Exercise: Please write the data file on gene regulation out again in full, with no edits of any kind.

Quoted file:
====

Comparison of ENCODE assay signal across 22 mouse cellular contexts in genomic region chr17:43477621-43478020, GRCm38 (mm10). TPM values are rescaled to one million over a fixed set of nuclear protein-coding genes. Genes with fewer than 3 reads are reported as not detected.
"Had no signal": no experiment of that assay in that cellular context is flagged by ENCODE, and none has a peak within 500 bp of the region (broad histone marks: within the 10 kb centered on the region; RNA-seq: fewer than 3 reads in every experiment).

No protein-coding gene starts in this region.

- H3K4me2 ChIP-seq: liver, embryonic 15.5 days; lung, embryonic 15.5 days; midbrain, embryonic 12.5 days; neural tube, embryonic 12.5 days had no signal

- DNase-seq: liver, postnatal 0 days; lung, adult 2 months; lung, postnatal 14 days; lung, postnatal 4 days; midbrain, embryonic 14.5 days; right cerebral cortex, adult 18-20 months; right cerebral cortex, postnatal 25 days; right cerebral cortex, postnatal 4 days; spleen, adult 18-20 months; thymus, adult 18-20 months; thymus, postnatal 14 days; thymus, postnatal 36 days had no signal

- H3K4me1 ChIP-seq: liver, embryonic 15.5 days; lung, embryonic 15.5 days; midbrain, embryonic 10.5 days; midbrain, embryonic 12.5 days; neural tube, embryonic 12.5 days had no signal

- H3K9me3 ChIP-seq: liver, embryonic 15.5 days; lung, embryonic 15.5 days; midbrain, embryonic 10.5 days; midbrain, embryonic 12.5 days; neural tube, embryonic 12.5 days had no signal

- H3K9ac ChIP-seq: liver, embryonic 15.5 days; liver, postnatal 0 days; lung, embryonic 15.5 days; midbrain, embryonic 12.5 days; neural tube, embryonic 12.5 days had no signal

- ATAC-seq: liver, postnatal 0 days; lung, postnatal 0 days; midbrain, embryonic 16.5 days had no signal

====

Comparison of ENCODE assay signal across 22 mouse cellular contexts in genomic region chr17:43477621-43478020, GRCm38 (mm10). TPM values are rescaled to one million over a fixed set of nuclear protein-coding genes. Genes with fewer than 3 reads are reported as not detected.
"Had no signal": no experiment of that assay in that cellular context is flagged by ENCODE, and none has a peak within 500 bp of the region (broad histone marks: within the 10 kb centered on the region; RNA-seq: fewer than 3 reads in every experiment).

No protein-coding gene starts in this region.

- H3K4me2 ChIP-seq: liver, embryonic 15.5 days; lung, embryonic 15.5 days; midbrain, embryonic 12.5 days; neural tube, embryonic 12.5 days had no signal

- DNase-seq: liver, postnatal 0 days; lung, adult 2 months; lung, postnatal 14 days; lung, postnatal 4 days; midbrain, embryonic 14.5 days; right cerebral cortex, adult 18-20 months; right cerebral cortex, postnatal 25 days; right cerebral cortex, postnatal 4 days; spleen, adult 18-20 months; thymus, adult 18-20 months; thymus, postnatal 14 days; thymus, postnatal 36 days had no signal

- H3K4me1 ChIP-seq: liver, embryonic 15.5 days; lung, embryonic 15.5 days; midbrain, embryonic 10.5 days; midbrain, embryonic 12.5 days; neural tube, embryonic 12.5 days had no signal

- H3K9me3 ChIP-seq: liver, embryonic 15.5 days; lung, embryonic 15.5 days; midbrain, embryonic 10.5 days; midbrain, embryonic 12.5 days; neural tube, embryonic 12.5 days had no signal

- H3K9ac ChIP-seq: liver, embryonic 15.5 days; liver, postnatal 0 days; lung, embryonic 15.5 days; midbrain, embryonic 12.5 days; neural tube, embryonic 12.5 days had no signal

- ATAC-seq: liver, postnatal 0 days; lung, postnatal 0 days; midbrain, embryonic 16.5 days had no signal